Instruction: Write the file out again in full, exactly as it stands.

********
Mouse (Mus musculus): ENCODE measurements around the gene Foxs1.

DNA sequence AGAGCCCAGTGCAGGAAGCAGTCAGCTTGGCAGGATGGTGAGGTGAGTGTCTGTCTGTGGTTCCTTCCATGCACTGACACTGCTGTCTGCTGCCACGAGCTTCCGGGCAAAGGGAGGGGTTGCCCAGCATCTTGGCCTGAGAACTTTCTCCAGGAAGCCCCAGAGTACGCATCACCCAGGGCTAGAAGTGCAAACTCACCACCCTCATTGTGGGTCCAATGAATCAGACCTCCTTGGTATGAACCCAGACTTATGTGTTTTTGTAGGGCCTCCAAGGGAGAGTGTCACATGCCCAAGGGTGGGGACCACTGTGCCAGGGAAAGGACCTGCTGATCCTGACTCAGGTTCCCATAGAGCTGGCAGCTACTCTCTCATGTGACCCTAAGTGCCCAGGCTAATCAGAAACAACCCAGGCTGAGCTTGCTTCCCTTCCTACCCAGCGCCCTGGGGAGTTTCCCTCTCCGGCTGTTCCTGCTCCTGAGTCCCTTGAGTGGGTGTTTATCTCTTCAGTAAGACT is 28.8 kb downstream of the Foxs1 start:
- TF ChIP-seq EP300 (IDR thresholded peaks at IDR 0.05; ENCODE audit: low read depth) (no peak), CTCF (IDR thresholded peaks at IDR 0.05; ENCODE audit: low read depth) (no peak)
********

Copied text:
Mouse (Mus musculus): ENCODE measurements around the gene Foxs1.

DNA sequence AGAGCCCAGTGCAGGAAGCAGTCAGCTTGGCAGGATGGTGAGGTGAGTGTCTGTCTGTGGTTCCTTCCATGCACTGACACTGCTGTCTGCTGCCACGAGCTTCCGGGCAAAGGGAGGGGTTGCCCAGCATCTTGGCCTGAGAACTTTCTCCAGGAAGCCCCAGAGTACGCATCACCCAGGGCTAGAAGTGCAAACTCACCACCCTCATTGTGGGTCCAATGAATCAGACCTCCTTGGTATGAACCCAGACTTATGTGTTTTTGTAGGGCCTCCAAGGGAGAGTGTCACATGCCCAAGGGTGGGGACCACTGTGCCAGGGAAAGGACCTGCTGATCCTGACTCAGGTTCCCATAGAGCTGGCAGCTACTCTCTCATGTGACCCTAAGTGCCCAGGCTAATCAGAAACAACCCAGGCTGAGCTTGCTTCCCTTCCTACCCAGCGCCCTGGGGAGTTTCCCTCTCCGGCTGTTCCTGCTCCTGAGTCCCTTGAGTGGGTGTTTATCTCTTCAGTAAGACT is 28.8 kb downstream of the Foxs1 start:
- TF ChIP-seq EP300 (IDR thresholded peaks at IDR 0.05; ENCODE audit: low read depth) (no peak), CTCF (IDR thresholded peaks at IDR 0.05; ENCODE audit: low read depth) (no peak)